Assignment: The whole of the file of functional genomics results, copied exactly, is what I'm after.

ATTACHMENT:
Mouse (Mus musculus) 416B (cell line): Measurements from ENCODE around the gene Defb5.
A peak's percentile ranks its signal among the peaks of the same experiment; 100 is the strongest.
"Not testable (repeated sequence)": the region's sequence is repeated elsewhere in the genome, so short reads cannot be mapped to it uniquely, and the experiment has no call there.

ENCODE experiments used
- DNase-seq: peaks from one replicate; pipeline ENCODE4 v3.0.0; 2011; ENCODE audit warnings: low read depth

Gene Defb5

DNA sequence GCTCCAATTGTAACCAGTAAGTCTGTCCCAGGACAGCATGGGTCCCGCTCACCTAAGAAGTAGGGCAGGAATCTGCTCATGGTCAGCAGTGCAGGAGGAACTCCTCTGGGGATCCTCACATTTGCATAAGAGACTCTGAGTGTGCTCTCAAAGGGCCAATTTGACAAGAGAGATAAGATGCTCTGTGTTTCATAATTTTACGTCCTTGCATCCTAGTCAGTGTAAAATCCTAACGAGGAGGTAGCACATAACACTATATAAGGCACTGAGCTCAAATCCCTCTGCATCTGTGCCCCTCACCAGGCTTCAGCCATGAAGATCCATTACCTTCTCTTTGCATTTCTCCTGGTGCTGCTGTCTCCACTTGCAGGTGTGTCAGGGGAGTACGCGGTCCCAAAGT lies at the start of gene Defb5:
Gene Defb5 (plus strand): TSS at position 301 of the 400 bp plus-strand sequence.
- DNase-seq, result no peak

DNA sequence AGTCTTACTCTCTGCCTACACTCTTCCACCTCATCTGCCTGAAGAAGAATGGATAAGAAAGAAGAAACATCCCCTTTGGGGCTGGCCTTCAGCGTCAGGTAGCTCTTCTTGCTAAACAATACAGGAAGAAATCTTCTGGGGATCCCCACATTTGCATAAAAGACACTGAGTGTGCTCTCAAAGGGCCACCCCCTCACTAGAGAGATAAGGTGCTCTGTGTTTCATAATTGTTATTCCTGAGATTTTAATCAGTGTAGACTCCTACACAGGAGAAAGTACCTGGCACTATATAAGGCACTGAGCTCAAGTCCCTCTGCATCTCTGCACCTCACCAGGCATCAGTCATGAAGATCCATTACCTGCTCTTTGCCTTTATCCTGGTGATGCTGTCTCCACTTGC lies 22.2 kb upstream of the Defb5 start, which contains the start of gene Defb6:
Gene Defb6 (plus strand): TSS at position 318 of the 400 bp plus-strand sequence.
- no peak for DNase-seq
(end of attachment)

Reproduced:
Mouse (Mus musculus) 416B (cell line): Measurements from ENCODE around the gene Defb5.
A peak's percentile ranks its signal among the peaks of the same experiment; 100 is the strongest.
"Not testable (repeated sequence)": the region's sequence is repeated elsewhere in the genome, so short reads cannot be mapped to it uniquely, and the experiment has no call there.

ENCODE experiments used
- DNase-seq: peaks from one replicate; pipeline ENCODE4 v3.0.0; 2011; ENCODE audit warnings: low read depth

Gene Defb5

DNA sequence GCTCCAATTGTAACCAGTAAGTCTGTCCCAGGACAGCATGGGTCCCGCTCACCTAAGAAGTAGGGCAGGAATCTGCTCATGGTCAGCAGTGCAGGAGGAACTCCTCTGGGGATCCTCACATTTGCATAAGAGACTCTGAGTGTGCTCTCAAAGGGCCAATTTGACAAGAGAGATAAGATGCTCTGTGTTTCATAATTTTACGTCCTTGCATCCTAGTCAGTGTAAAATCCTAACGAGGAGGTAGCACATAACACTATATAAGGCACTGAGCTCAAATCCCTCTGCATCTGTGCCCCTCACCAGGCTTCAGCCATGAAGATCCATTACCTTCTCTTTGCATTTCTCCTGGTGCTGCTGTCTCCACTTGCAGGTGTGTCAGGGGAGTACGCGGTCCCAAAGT lies at the start of gene Defb5:
Gene Defb5 (plus strand): TSS at position 301 of the 400 bp plus-strand sequence.
- DNase-seq, result no peak

DNA sequence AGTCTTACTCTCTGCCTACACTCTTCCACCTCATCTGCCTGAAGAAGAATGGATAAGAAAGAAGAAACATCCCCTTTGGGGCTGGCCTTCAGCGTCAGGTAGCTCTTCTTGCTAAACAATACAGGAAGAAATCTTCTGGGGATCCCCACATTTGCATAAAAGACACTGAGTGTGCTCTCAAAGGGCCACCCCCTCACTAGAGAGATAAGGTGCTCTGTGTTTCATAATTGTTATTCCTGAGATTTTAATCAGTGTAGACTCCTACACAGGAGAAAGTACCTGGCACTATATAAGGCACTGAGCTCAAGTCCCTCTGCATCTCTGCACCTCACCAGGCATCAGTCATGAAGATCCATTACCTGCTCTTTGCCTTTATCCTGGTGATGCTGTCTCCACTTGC lies 22.2 kb upstream of the Defb5 start, which contains the start of gene Defb6:
Gene Defb6 (plus strand): TSS at position 318 of the 400 bp plus-strand sequence.
- no peak for DNase-seq